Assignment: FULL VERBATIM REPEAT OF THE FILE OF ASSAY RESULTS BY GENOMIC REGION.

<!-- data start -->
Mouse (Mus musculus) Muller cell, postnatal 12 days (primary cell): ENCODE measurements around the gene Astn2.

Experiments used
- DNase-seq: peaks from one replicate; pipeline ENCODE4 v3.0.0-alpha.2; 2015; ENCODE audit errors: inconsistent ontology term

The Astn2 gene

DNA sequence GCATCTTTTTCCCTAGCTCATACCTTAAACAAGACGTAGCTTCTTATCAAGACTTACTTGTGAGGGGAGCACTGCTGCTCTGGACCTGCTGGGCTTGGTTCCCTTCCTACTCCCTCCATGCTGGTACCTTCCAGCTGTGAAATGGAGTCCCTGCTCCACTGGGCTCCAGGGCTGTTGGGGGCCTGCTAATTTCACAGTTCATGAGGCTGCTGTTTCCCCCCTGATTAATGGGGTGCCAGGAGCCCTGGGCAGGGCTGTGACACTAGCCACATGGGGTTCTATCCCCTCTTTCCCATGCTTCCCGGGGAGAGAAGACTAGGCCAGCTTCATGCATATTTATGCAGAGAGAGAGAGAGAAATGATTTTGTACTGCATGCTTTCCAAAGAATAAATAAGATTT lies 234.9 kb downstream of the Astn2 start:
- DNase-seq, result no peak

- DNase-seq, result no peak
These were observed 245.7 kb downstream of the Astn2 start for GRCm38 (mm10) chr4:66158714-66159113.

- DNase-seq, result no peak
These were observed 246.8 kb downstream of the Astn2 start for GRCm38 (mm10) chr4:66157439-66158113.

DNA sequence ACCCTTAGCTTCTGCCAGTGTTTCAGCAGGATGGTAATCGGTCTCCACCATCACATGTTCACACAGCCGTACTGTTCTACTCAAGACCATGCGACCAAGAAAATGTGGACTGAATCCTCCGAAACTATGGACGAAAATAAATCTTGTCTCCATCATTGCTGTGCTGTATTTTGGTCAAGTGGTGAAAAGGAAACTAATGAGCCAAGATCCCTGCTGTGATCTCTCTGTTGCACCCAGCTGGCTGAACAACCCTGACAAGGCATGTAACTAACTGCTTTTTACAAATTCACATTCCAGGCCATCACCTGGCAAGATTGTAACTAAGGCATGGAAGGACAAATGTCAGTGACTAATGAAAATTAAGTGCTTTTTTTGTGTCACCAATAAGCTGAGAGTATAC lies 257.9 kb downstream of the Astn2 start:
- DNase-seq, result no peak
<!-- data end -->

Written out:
Mouse (Mus musculus) Muller cell, postnatal 12 days (primary cell): ENCODE measurements around the gene Astn2.

Experiments used
- DNase-seq: peaks from one replicate; pipeline ENCODE4 v3.0.0-alpha.2; 2015; ENCODE audit errors: inconsistent ontology term

The Astn2 gene

DNA sequence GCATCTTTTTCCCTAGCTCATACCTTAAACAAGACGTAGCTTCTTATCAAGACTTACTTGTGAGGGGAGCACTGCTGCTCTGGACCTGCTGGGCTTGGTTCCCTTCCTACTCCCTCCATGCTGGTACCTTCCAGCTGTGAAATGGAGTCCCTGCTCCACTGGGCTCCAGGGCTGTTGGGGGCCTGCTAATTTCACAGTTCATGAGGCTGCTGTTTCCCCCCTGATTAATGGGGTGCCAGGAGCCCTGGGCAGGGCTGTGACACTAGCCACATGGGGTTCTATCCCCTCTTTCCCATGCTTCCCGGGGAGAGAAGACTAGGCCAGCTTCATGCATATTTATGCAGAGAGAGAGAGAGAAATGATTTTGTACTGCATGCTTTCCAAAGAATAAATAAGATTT lies 234.9 kb downstream of the Astn2 start:
- DNase-seq, result no peak

- DNase-seq, result no peak
These were observed 245.7 kb downstream of the Astn2 start for GRCm38 (mm10) chr4:66158714-66159113.

- DNase-seq, result no peak
These were observed 246.8 kb downstream of the Astn2 start for GRCm38 (mm10) chr4:66157439-66158113.

DNA sequence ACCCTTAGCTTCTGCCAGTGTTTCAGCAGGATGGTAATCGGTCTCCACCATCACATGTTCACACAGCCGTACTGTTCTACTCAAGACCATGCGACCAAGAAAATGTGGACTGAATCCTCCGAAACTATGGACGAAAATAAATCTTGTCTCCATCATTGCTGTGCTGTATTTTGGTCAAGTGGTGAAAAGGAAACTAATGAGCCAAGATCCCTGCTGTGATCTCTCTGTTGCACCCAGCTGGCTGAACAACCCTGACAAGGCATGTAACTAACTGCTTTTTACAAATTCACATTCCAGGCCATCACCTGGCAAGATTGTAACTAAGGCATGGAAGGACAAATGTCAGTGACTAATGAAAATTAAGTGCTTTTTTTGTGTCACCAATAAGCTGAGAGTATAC lies 257.9 kb downstream of the Astn2 start:
- DNase-seq, result no peak